"It's about time people started being afraid," says state… (Ross D. Franklin / Associated…)
Reporting from Tucson — Cristina, an illegal immigrant living in South Tucson, recently went to a government office to sign up her children for a state-run Medicaid program.
The boy and girl, ages 7 and 3, respectively, are U.S. citizens and entitled to the benefits. But Cristina, who spoke on condition her last name not be used, was fearful. She'd heard of a new state law requiring public workers to alert Immigration and Customs Enforcement when illegal immigrants apply for benefits they are not legally entitled to.
So when workers asked Cristina, 32, for identification, she fled. She now says she has no way to treat her daughter's liver problems or her son's asthma and impacted tooth.
Cristina, a single mother and part-time house cleaner, is even reluctant to take her children to a hospital emergency room. "I feel so alone," she said.
The new law has terrified the immigrant community here, leading to agonized discussions at schools, churches and community meetings about whether it is safe to get government help in Arizona. The author of the law, state Sen. Russell Pearce, is happy about that.
"I have a hard time having compassion for criminals," Pearce said. "It's about time people started being afraid."
Pearce contends that a large number of illegal immigrants improperly receive public benefits, and his law makes it a misdemeanor for a public worker to fail to report one. The law also allows citizens to sue public agencies if they believe immigrants are receiving improper benefits.
"I want the law enforced," he said. "Every time you pass something it becomes a toothless tiger." He acknowledged that his bill is not supposed to apply to people like Cristina's children, who are legally entitled to federal benefits.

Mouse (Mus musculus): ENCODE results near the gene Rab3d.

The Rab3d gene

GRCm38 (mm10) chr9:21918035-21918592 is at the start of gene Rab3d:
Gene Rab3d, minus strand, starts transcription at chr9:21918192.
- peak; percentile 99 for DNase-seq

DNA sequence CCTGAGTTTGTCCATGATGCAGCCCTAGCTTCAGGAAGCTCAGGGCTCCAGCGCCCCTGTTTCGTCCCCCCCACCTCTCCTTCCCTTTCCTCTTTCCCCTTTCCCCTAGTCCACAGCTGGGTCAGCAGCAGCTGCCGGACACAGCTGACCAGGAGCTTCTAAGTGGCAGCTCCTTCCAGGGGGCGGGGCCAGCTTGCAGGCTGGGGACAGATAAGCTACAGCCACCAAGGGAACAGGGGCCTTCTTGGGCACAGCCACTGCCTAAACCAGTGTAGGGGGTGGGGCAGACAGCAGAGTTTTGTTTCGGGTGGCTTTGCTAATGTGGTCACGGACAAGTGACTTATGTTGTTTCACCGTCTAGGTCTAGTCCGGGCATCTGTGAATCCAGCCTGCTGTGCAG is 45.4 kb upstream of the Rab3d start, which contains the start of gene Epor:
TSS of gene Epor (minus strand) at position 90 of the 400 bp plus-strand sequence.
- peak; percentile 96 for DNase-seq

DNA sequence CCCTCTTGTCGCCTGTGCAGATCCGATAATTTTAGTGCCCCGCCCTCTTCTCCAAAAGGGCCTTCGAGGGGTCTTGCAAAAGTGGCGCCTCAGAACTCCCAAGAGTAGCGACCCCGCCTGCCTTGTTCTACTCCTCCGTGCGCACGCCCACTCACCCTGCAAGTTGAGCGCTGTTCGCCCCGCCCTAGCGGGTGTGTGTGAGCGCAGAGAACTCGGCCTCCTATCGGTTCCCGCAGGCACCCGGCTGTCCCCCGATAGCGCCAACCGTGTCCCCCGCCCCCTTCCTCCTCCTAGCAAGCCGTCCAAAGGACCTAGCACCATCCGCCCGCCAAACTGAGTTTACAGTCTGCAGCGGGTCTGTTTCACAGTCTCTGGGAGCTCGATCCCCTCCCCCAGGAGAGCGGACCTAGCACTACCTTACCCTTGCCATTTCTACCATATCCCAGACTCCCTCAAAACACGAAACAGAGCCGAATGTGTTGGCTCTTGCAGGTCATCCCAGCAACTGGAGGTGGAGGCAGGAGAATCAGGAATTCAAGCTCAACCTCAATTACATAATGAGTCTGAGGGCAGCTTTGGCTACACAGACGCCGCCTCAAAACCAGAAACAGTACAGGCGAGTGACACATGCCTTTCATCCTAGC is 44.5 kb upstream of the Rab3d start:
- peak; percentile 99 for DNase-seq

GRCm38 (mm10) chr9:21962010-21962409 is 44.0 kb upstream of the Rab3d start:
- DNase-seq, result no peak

The law took effect in late November, and it is not yet clear what government services it applies to. Some fear it could mean libraries and fire stations are obligated to report illegal immigrants, an interpretation Pearce said is silly.
He said the bill applies only to a range of welfare, Medicaid and other government aid programs that are not already guaranteed to illegal immigrants under federal law.
But many Arizonans are awaiting an opinion from the state's attorney general on the law's scope and which government workers are obligated to report illegal immigrants.
Critics of the law say it creates fear and uncertainty over a problem that doesn't exist.
"It's already the law in Arizona that we cannot give benefits to people who are in the country illegally," said Ken Strobeck, executive director of the Arizona League of Cities and Towns, which unsuccessfully sued to halt the law's implementation.
Experts on both sides of the immigration debate agree that illegal immigrants rarely receive government benefits illegally. Many economists have found that immigrants pay for benefits they receive through taxes, though some studies show a net loss to government.
The main cost to taxpayers comes from the use of public schools or emergency medical care -- benefits guaranteed illegal immigrants under federal law.
Also, children of illegal immigrants who are U.S. citizens are eligible for the same benefits as those of any other citizen, such as food stamps.
"There's not much that Arizona can do about it," said Steven A. Camarota, research director at the Center for Immigration Studies in Washington, which favors restrictions on immigration. "The only solution is for us to have fewer illegals and fewer U.S.-born children" of illegal immigrants, he added.
Camarota estimated that families headed by illegal immigrants receive public assistance at about the same rate as families of native-born citizens who lack a high school education. A 2002 study by the Urban Institute found that illegal-immigrant families used benefits at a far lower rate than native-born ones -- for example, 11% of illegal-immigrant families in Los Angeles County used food stamps, compared with 33% of low-income native-born ones.
Randy Capps, who worked on the Urban Institute study and is now at the Migration Policy Institute, said illegal immigrants shy away from government aid. "When you're in an anti-immigrant, hostile environment, like in Arizona, the message is clear that you put yourself at risk with any contact with the government," Capps said.
In 2004, Pearce, a Republican, helped write a ballot initiative that required state workers to report illegal immigrants who receive benefits. But Arizona Atty. Gen. Terry Goddard, a Democrat, interpreted the measure narrowly so the law applied to only a couple of obscure programs.
This year, as the state struggled to address its budget deficit, Pearce inserted language in the budget bill reiterating those requirements. Many immigrant advocates and local officials were unaware of the move until the law took effect. Its impact was swift.